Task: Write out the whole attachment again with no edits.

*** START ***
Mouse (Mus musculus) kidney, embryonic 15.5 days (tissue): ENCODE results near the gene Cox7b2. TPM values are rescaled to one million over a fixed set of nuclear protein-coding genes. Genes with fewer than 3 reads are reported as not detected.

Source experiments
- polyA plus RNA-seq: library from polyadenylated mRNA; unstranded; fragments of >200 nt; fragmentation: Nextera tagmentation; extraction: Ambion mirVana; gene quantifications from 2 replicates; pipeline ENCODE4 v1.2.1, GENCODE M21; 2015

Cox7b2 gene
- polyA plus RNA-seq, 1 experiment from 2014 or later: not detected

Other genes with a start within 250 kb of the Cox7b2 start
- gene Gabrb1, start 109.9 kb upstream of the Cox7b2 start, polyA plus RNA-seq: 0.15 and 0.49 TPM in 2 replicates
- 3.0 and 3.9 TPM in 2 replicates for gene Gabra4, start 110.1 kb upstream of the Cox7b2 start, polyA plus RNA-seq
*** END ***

Mouse (Mus musculus) kidney, embryonic 15.5 days (tissue): ENCODE results near the gene Cox7b2. TPM values are rescaled to one million over a fixed set of nuclear protein-coding genes. Genes with fewer than 3 reads are reported as not detected.

Source experiments
- polyA plus RNA-seq: library from polyadenylated mRNA; unstranded; fragments of >200 nt; fragmentation: Nextera tagmentation; extraction: Ambion mirVana; gene quantifications from 2 replicates; pipeline ENCODE4 v1.2.1, GENCODE M21; 2015

Cox7b2 gene
- polyA plus RNA-seq, 1 experiment from 2014 or later: not detected

Other genes with a start within 250 kb of the Cox7b2 start
- gene Gabrb1, start 109.9 kb upstream of the Cox7b2 start, polyA plus RNA-seq: 0.15 and 0.49 TPM in 2 replicates
- 3.0 and 3.9 TPM in 2 replicates for gene Gabra4, start 110.1 kb upstream of the Cox7b2 start, polyA plus RNA-seq